Axe: The personal eVTOL of your dreams is now on pre-order
Pre-orders for the Axe, a two-seat personal eVTOL aircraft from London-based start-up SkyFly, are now open. The Axe is expected to start customer deliveries in 2024 and has high speeds of 100 mph (160 kph), a range of up to 200 miles (320 km), and a winged airframe.
These 16.4 feet (5 meters) long wings rest tilted upward when the eVTOL is on the ground, giving it a unique appearance from other aircraft types.
The Axe resembles a large multicopter more than a typical aircraft. Similar to a consumer drone, it rises vertically on four 4.9-foot (1.5-meter) diameter propellers and tilts forward to gain horizontal speed like a helicopter. This implies that when it is flying, its oddly inclined wings are level.
For redundancy in the hover, it has two 70 kW motors for each prop. The three-wheeled aircraft can take off and land vertically, but if you want to take off like an airplane, it only needs a 164 ft (50 meters) long runway, according to SkyFly. It has a 2.300-foot/minute ascent rate (701 meters per minute).
With a 48-kWh battery pack on board, the eVTOL weighs 944 lb (428 kg). It can carry a load of 379 lb (172 kg) or more and travel up to 100 miles (160 km) in flight on battery power. It also has a hybrid variant that combines a smaller battery pack with a range-extending generator if you need to travel farther. With this version, you can achieve a range of up to 200 miles (320 km). Additionally, its maximum take-off weight has been increased to 1,323 lb (600 kg), and its full thrust is listed as 1,543 lb (700 kg).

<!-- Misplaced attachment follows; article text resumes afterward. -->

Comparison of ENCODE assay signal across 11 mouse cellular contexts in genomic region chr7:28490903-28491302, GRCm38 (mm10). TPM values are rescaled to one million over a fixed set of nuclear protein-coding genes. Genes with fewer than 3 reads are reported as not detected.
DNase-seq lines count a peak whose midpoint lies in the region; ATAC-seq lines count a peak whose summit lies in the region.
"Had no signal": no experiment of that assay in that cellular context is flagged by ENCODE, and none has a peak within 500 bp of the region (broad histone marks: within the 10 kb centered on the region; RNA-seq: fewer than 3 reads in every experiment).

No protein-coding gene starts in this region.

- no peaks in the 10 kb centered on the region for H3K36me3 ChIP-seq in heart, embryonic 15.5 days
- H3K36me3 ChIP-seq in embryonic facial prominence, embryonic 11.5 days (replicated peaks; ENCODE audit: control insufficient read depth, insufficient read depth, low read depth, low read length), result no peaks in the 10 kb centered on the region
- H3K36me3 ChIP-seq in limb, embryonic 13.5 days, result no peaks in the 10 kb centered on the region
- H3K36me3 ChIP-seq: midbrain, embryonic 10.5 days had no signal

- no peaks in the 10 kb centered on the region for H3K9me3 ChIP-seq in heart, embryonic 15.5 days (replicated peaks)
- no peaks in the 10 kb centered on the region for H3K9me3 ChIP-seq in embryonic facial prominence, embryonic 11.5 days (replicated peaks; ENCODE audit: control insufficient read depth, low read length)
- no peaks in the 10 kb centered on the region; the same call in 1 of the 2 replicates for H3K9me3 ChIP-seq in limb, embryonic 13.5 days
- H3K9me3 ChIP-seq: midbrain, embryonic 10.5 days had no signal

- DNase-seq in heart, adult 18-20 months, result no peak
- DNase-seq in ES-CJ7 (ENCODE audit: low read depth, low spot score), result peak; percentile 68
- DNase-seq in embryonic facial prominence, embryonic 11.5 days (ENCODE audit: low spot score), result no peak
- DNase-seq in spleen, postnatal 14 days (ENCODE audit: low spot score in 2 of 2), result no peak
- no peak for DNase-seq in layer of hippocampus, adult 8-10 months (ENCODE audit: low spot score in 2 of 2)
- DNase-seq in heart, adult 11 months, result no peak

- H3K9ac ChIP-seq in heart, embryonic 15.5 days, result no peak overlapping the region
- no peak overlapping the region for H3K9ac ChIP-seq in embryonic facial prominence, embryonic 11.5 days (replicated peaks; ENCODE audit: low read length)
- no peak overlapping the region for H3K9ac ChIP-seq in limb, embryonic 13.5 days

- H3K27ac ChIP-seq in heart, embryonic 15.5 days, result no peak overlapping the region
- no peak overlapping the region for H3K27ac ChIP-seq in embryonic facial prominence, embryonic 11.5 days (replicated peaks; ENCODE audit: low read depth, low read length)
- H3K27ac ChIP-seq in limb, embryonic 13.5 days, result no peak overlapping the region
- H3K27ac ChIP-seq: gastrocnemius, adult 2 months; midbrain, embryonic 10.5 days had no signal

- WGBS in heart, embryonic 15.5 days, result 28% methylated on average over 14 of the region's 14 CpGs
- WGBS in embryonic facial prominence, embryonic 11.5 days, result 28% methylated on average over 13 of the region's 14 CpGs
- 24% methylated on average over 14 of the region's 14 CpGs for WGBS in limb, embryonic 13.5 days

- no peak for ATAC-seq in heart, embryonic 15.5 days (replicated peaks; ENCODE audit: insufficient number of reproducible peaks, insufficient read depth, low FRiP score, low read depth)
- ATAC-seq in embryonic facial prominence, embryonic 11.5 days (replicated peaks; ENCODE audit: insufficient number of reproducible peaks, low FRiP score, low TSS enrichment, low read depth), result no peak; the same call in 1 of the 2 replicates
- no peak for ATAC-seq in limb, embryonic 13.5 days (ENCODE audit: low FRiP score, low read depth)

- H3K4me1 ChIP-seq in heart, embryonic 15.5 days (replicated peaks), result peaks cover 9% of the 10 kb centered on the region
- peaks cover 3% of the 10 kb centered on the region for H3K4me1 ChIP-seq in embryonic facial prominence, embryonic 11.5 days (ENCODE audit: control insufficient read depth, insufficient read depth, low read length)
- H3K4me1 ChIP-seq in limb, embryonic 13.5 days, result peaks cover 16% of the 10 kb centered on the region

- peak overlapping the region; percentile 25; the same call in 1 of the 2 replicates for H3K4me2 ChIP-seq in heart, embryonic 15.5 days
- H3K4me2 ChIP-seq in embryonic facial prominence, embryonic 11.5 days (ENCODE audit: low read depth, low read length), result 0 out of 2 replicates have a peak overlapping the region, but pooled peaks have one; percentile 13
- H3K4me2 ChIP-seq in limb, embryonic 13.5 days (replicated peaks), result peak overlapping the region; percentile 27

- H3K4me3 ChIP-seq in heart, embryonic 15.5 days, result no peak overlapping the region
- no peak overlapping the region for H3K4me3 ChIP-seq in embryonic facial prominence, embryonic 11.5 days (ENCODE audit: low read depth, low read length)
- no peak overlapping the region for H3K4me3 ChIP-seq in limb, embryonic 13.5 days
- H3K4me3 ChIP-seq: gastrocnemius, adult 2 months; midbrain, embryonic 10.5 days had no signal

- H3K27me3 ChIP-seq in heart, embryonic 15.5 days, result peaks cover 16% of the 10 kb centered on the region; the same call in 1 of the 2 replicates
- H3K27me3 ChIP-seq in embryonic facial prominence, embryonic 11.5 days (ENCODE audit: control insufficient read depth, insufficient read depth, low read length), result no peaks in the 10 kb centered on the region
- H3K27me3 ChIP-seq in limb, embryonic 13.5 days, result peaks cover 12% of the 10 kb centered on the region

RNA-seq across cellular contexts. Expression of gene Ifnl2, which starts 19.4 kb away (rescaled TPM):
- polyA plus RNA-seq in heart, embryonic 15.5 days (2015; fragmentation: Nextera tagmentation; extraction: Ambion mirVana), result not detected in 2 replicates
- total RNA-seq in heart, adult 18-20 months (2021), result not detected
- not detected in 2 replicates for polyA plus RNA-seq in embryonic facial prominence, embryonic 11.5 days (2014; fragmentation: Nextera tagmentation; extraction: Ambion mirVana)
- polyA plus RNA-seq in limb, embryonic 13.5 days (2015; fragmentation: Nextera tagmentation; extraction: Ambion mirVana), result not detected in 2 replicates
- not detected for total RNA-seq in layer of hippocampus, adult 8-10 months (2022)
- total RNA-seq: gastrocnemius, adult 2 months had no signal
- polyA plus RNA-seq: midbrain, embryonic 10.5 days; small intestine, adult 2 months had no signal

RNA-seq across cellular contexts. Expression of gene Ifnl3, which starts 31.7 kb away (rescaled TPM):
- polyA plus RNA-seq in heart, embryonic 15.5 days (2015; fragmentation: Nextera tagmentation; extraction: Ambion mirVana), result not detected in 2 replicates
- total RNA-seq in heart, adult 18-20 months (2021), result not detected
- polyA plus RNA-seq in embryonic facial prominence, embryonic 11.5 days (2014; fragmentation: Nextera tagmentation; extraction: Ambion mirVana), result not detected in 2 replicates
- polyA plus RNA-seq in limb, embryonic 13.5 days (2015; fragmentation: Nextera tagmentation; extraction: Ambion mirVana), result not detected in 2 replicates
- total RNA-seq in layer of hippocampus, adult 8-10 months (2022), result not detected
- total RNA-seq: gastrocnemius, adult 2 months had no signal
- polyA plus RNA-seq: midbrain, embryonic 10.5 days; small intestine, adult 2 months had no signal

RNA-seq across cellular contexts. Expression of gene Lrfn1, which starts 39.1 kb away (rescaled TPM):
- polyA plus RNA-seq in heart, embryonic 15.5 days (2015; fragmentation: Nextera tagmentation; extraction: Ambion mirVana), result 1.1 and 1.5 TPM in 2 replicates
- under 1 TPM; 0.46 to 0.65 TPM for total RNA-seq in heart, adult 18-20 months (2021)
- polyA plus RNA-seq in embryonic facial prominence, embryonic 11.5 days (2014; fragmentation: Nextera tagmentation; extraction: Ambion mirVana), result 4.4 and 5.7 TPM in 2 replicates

“The design features are unique in that it has two sets of short wings, and the engines are mounted in a 45-degree angle and do not rotate,” said Michael Thompson, founder of Skyfly. “The wings allow for lift, giving it range and enabling conventional fixed-wing take-offs and the ability to glide at a 10 to one ratio with mechanical linkage if there were to be an engine failure and the redundancy of the eight engines were to be compromised. There is also a third layer of security with a ballistic parachute.”
The Axe needs a regular fixed-wing pilot's license because it can fly like one until eVTOL-specific licenses start to appear.
The eVTOL aircraft has a base price of approximately $175,000 (£150,000). Reservations require a deposit of around $1,165 (£1,000).
Some of the alternatives seem a bit excessive; for instance, the range-extended version will cost you an additional $58,300 (£50,000), and adding a ballistic parachute as a last resort when things, and the aircraft, goes south will cost you an additional $23,300 (£20,000).
The Axe, while being pricey, is definitely an exciting aerial vehicle.